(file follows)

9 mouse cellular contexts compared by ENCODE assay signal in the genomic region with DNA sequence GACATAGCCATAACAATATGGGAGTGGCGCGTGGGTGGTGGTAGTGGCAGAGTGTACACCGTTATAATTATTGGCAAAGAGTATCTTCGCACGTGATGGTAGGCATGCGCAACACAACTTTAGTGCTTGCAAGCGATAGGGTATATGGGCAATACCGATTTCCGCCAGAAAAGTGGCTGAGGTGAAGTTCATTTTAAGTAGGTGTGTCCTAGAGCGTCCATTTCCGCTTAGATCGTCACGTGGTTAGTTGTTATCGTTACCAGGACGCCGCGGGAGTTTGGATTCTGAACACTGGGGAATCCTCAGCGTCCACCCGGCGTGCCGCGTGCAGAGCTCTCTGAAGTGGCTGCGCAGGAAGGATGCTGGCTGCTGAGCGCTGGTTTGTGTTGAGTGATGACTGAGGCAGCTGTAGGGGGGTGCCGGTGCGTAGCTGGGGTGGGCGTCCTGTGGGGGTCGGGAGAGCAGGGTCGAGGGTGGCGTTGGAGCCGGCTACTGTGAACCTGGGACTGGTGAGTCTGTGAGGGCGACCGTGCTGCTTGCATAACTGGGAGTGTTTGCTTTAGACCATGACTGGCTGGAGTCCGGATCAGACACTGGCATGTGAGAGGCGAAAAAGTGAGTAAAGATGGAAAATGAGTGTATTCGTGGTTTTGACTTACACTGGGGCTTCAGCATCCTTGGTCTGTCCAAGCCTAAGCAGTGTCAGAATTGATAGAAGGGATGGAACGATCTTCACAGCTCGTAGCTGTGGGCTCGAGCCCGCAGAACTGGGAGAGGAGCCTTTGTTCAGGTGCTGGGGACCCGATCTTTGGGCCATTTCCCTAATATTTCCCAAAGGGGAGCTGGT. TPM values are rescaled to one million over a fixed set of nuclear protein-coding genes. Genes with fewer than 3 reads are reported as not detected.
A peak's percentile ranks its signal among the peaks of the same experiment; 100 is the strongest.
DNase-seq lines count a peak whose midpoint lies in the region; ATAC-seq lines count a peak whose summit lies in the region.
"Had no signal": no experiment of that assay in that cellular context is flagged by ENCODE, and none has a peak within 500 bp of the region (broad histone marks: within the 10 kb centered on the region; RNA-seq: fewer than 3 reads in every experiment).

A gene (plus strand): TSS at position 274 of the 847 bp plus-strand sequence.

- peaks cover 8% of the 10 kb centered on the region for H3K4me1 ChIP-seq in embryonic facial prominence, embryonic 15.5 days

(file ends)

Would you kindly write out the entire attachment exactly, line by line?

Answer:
9 mouse cellular contexts compared by ENCODE assay signal in the genomic region with DNA sequence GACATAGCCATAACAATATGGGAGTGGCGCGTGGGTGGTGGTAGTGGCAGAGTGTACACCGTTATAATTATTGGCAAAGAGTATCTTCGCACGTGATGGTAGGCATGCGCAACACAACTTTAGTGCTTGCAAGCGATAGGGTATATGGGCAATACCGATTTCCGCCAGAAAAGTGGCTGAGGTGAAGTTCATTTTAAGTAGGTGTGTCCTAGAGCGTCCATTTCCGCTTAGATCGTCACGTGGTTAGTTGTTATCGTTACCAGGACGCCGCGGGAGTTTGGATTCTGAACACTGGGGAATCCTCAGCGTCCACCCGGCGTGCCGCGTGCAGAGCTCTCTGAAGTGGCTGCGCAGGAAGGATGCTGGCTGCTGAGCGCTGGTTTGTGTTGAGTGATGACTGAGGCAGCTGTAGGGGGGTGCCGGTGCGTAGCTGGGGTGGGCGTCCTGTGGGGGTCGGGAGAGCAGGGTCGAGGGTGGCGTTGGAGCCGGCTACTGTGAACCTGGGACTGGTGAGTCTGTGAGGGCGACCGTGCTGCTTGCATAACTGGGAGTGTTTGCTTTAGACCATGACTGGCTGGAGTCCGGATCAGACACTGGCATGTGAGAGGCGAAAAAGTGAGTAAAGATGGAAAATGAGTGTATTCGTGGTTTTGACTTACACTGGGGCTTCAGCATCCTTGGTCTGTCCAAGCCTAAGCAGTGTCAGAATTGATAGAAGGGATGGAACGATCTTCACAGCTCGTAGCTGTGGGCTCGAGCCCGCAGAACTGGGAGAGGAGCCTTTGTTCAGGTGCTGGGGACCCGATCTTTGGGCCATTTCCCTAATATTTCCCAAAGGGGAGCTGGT. TPM values are rescaled to one million over a fixed set of nuclear protein-coding genes. Genes with fewer than 3 reads are reported as not detected.
A peak's percentile ranks its signal among the peaks of the same experiment; 100 is the strongest.
DNase-seq lines count a peak whose midpoint lies in the region; ATAC-seq lines count a peak whose summit lies in the region.
"Had no signal": no experiment of that assay in that cellular context is flagged by ENCODE, and none has a peak within 500 bp of the region (broad histone marks: within the 10 kb centered on the region; RNA-seq: fewer than 3 reads in every experiment).

A gene (plus strand): TSS at position 274 of the 847 bp plus-strand sequence.

- peaks cover 8% of the 10 kb centered on the region for H3K4me1 ChIP-seq in embryonic facial prominence, embryonic 15.5 days